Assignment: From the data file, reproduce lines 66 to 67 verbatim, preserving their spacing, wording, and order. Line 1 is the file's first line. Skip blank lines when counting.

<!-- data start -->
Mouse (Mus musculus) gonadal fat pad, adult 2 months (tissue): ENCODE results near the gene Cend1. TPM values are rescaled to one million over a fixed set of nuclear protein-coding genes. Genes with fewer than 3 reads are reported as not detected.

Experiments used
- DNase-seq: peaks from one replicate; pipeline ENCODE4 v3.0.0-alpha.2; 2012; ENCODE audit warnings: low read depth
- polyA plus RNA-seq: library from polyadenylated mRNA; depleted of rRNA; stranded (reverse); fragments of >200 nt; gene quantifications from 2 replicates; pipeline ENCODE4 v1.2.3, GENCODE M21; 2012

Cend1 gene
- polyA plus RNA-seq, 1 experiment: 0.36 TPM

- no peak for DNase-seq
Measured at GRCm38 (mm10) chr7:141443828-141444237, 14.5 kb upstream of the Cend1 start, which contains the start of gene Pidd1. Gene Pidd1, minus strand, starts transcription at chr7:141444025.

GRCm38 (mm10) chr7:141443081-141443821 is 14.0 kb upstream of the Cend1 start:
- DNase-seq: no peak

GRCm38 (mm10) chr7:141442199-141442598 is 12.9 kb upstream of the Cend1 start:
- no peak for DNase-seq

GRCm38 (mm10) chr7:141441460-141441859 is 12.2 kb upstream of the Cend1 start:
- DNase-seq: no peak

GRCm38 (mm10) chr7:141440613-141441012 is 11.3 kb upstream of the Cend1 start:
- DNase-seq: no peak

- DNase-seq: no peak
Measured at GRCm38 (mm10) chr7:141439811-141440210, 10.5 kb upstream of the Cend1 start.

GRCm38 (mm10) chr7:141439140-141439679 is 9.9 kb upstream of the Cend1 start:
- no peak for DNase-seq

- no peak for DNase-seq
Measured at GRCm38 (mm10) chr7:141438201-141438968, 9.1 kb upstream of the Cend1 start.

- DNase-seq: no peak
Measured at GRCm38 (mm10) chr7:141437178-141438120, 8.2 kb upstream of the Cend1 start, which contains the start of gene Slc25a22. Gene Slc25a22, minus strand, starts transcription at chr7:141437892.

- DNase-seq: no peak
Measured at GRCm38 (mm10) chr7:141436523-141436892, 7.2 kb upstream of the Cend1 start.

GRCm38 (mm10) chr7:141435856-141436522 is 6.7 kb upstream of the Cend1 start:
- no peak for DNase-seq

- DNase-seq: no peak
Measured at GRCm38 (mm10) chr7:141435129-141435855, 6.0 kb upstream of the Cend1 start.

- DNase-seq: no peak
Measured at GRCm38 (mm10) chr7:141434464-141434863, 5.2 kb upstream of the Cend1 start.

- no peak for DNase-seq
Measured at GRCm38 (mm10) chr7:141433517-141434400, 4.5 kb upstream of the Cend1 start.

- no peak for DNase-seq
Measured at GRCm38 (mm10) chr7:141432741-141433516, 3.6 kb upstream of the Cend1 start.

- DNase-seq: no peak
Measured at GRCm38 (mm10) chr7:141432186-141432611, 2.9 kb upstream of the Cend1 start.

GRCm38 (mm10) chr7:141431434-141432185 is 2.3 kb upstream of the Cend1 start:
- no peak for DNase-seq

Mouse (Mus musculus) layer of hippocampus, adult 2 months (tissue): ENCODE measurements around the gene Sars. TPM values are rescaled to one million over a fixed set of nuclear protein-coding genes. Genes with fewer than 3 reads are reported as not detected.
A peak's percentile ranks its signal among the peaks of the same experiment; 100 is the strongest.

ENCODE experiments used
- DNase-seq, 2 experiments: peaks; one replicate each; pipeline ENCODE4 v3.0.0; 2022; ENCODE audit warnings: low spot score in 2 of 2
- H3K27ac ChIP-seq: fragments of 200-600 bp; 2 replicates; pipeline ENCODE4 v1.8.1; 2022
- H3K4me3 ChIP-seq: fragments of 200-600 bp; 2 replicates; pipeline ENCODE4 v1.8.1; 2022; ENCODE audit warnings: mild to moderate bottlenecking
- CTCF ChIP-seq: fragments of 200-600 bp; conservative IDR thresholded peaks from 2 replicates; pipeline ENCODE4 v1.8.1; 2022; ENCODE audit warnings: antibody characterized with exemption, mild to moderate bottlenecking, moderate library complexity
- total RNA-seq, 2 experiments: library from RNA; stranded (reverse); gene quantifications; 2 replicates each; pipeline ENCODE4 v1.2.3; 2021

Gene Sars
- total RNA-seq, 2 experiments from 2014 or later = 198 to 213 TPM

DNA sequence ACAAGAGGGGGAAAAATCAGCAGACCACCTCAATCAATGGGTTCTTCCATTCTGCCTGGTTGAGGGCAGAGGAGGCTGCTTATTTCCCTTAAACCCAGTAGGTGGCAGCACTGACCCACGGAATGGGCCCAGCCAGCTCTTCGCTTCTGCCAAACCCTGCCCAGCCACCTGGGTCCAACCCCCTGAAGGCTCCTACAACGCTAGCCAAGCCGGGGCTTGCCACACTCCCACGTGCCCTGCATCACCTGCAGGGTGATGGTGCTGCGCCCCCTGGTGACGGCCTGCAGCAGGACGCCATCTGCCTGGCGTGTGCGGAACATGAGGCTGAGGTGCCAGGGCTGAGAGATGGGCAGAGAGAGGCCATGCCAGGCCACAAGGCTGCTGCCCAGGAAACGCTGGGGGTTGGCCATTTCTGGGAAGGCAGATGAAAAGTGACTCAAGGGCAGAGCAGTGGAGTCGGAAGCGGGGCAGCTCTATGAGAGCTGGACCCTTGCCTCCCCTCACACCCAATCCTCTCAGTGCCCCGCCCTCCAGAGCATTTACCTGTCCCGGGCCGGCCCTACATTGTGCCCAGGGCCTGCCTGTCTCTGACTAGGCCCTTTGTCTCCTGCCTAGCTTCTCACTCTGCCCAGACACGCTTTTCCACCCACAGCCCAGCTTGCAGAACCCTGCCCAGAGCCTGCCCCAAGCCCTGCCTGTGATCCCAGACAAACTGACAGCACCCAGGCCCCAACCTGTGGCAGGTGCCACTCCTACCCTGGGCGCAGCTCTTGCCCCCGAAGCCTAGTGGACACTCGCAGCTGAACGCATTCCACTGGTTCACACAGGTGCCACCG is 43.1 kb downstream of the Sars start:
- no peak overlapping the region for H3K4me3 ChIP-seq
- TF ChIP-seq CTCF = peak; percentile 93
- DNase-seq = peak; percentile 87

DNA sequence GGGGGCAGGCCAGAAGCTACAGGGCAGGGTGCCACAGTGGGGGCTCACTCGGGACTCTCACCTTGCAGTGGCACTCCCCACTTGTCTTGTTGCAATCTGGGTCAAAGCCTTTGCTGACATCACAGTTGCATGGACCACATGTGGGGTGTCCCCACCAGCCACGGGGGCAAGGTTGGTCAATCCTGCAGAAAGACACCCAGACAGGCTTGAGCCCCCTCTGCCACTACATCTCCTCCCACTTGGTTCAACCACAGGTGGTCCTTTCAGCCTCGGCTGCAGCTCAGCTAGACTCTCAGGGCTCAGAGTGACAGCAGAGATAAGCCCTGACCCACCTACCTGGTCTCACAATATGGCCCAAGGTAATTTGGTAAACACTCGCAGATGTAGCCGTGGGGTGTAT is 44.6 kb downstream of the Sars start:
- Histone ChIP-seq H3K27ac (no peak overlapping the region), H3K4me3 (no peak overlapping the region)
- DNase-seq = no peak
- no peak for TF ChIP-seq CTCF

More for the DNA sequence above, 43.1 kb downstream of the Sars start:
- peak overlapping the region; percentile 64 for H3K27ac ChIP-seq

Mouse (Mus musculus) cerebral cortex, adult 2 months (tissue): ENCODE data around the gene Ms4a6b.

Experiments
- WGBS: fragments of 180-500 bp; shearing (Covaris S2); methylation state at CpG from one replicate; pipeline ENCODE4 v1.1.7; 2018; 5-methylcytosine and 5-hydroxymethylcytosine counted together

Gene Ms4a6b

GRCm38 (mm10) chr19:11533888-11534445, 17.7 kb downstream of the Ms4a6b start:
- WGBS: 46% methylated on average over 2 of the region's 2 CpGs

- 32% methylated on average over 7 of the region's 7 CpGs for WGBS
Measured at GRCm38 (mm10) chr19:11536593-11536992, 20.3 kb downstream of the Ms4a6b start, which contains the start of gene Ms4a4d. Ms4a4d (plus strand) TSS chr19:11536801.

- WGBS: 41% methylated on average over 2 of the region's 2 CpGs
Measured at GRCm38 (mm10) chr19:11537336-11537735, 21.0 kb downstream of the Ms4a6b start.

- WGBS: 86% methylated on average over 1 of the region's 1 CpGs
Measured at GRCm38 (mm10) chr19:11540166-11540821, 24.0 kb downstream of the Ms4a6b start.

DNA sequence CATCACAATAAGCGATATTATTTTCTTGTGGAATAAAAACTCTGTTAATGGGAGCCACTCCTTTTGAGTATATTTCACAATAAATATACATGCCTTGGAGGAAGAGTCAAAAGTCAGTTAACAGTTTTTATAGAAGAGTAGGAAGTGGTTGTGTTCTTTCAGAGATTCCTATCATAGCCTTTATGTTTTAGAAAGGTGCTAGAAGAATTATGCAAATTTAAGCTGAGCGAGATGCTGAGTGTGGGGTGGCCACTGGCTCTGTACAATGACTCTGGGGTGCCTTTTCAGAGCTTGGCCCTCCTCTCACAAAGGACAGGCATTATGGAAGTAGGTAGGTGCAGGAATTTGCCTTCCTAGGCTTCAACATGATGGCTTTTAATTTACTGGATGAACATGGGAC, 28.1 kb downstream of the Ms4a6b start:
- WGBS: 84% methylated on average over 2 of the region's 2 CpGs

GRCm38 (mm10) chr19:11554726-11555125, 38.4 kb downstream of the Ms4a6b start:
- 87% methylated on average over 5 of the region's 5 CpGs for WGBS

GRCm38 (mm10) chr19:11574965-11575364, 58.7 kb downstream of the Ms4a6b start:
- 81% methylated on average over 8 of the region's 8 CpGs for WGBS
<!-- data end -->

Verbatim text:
- WGBS: 46% methylated on average over 2 of the region's 2 CpGs

- 32% methylated on average over 7 of the region's 7 CpGs for WGBS